Decoding China’s recent aggression vis-a-vis Taiwan
Cross-strait tensions have escalated again leading to an extensive debate about the potential invasion of Taiwan by China. The intensity of the situation in Taiwan was best manifested in Taiwan’s president Tsai Ing-wen’s words.
In an article published on October 5, she stated, “If Taiwan were to fall, the consequences would be catastrophic”. Her rather alarming statement was in the context of a recent surge in the number of People’s Liberation Army (PLA) encroachments into Taiwan’s southwestern Air Defence Identification Zone (ADIZ).
Between October 1 and 5, China sent as many as 150 warplanes into Taiwan’s ADIZ. On October 4, 56 PLA aircraft were sent, setting a record of the highest number of warplanes in a single day.
China’s bullying tactics are linked to its National Day celebrations held on October 1 and Taiwan’s Double Tenth Day on October 10, which unimaginatively heighten jingoist unification tendencies within China. But the number of incidents is also a telltale sign of Beijing’s desperation to intimidate Taipei, and push back the United States (US) and other countries from making any further commitments in supporting and securing Taiwan’s position vis-à-vis China.
To be sure, Chinese air and maritime incursions into Taiwanese territory is not a new phenomenon. China has been militarily coercing Taiwan since the 1990s. This has particularly been the case since Taiwan went through a democratic transition process.
Years of the cross-strait dialogue was unilaterally suspended by China when the Tsai Ing-wen-led Democratic Progressive Party (DPP) won a landslide victory in the 2016 presidential elections, and Tsai refused to affirm the so-called 1992 consensus. China was still content with poaching Taiwan’s diplomatic allies and, to some extent, successful in shrinking Taiwan’s international space.
However, in 2020 and 2021, Taiwan has not only stood up firmly to the China challenge, but has also gained accolades for its efficient, smooth, and transparent handling of the Covid-19 pandemic. Then, Tsai was mentioned in TIME magazine’s 2020 list of the world’s most influential people. This has only exacerbated the insecurity of the Chinese leadership.
This year has brought about a greater realisation on the part of major stakeholders in the Indo-Pacific that Taiwan’s security is at peril, and it must be included in the Indo-Pacific architecture. A clearer and repeated mention of Taiwan in the Japanese White Paper, and in statements by prominent Japanese leaders such as Taro Aso, indicate that Indo-Pacific powers are actively involved in working with Taiwan.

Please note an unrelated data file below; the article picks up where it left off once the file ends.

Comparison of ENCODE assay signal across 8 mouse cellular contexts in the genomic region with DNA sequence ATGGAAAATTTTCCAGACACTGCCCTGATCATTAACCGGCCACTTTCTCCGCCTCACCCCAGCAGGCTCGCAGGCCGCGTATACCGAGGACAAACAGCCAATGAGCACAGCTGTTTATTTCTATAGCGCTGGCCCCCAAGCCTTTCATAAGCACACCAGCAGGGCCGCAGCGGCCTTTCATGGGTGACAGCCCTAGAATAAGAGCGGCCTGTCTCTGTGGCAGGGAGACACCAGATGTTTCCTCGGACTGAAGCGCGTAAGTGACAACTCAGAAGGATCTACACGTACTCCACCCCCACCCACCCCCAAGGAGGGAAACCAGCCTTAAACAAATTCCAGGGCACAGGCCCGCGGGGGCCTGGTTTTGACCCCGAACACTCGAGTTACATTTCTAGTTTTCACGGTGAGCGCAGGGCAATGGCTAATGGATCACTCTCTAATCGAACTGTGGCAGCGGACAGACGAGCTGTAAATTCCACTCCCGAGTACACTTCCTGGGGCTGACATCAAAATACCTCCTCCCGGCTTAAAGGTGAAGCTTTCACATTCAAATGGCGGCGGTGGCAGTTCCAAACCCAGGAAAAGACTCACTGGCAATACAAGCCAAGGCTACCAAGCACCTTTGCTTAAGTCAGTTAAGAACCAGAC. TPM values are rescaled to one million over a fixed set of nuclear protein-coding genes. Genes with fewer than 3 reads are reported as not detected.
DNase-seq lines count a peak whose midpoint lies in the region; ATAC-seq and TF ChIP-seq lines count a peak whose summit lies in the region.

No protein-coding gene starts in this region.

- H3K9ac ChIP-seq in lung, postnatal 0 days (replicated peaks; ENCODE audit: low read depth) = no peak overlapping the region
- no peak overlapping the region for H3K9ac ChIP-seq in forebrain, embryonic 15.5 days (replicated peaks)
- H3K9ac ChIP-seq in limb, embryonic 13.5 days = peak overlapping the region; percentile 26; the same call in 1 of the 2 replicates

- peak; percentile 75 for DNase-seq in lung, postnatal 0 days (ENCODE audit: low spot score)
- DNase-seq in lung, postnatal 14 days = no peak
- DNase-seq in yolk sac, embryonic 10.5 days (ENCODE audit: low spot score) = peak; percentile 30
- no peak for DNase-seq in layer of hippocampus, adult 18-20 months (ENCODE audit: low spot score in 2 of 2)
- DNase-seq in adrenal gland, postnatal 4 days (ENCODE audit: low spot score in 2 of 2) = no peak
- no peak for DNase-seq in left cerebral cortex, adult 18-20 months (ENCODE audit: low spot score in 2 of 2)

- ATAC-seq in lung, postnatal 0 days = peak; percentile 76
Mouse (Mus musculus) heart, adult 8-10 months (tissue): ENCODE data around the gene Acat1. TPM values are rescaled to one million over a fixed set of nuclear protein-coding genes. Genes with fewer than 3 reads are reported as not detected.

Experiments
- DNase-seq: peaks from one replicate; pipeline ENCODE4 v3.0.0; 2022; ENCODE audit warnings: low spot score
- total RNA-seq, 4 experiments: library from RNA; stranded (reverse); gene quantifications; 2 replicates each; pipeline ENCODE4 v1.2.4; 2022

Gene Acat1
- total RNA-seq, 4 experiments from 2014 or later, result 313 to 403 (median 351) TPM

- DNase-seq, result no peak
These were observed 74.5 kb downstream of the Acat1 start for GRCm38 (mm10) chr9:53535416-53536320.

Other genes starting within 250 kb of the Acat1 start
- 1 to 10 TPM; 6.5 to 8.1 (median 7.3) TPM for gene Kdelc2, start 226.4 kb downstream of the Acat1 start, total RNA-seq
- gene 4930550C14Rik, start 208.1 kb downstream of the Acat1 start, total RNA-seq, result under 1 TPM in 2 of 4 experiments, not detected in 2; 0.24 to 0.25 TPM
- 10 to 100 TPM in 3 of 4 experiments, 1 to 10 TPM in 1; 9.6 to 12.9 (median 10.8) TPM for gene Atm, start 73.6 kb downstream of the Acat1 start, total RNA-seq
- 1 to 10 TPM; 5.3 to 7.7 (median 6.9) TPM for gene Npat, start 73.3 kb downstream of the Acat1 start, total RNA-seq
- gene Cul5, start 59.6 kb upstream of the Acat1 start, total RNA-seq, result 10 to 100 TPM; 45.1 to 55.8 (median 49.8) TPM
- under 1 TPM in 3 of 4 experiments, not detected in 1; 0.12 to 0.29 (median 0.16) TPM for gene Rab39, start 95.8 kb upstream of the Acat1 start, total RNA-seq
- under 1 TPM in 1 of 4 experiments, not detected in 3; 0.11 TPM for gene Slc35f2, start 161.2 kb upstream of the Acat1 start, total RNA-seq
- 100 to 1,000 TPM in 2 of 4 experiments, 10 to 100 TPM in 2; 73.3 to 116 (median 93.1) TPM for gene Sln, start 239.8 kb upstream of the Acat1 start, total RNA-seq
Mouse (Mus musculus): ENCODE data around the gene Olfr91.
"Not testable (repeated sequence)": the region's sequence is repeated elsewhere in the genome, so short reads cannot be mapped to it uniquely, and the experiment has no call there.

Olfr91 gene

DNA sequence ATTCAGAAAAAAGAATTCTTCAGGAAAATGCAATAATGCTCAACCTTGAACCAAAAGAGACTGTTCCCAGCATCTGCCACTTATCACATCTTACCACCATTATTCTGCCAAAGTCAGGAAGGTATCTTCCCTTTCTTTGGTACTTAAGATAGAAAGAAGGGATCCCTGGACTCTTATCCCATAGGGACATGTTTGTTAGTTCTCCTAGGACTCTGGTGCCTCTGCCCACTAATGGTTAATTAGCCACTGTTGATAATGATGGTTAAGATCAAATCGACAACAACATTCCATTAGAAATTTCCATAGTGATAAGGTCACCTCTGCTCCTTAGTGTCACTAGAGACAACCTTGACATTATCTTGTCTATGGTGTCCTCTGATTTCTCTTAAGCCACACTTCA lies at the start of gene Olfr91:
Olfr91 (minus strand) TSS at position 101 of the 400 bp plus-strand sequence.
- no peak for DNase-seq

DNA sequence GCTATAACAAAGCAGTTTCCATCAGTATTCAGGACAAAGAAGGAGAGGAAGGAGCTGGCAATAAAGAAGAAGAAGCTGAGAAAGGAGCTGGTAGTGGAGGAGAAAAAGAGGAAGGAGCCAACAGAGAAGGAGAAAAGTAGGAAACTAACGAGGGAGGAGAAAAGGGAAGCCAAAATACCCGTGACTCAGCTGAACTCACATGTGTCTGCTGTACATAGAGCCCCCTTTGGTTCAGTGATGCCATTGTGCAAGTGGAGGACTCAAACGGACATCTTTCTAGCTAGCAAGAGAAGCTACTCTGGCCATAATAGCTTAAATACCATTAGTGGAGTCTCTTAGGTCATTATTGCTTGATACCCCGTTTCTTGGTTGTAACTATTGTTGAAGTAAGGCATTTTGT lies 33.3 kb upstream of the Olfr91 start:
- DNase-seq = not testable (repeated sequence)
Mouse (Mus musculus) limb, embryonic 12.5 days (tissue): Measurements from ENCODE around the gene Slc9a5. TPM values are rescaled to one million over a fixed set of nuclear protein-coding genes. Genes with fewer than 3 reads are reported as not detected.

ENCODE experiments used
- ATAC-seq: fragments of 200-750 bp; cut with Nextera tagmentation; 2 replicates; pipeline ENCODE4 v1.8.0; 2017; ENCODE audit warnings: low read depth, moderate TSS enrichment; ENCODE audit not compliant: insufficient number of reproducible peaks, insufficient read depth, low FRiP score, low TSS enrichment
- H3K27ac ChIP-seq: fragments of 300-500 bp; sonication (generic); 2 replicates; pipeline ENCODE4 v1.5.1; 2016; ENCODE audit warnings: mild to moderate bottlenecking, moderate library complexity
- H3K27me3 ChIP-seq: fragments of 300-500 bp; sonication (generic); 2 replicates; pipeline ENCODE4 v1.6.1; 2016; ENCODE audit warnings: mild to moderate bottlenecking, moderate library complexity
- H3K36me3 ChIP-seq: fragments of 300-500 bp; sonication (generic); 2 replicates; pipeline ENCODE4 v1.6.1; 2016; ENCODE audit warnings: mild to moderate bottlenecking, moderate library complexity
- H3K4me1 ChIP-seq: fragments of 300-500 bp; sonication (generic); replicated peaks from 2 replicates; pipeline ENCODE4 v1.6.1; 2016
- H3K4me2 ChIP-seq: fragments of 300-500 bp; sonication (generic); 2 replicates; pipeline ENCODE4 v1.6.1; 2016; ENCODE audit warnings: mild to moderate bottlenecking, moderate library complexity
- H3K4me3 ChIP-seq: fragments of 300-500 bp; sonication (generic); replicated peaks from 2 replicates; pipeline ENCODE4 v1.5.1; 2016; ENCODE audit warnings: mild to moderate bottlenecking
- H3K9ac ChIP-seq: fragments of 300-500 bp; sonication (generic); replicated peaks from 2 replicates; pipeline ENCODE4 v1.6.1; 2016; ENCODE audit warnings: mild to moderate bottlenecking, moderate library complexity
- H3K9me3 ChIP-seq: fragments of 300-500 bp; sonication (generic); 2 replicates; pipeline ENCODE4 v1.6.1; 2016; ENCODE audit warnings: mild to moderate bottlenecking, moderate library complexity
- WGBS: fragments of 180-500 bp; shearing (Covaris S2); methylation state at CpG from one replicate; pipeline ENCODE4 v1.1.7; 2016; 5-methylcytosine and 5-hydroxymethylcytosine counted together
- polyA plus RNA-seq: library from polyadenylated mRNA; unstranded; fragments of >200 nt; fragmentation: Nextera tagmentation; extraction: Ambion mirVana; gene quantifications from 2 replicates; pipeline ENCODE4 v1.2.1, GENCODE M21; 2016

Taiwan has secured the strong support of the Joe Biden administration, continuing the tradition of bipartisan American support to its national security. Now, countries such as Australia, Japan, and even smaller European countries such as Slovakia and Lithuania are openly supporting Taiwan. While Taiwan remains concerned, it is also bracing itself for future eventualities having gained considerable support at the international stage.
For China, the issue is linked to both domestic and foreign relations. Greater international support and appreciation for Taiwan has made the Chinese leadership insecure. Xi Jinping seems to be under pressure at home to portray that the geopolitical situation is tilted in China’s favour. Similar moves by China along the India-China border in Arunachal Pradesh confirm this further.
The evolving situation indicates China’s attempts to set a pattern to normalise the incursions while working towards framing a long-term narrative — a narrative that Taiwan is a part of China, and that China has not violated Taiwan’s ADIZ. The idea here is not to wage a full-fledged conflict yet.
China will not go in for a full-blown war unless it is confident of an outcome in its favour. For now, other than National Day optics and placating the domestic audience, China’s major objective seems to be testing Taiwan’s resolve and preparedness while also calculating how far it can go without escalating the situation.
Such moves by China are dangerous not only for Taiwan, but also for the stability of the Indo-Pacific. Like-minded countries should send out a clear signal that it is in China’s best interest to stop militarily coercing Taiwan and respect the status quo.
Sana Hashmi is a visiting fellow at the Taiwan Asia Exchange Foundation, Taiwan
The views expressed are personal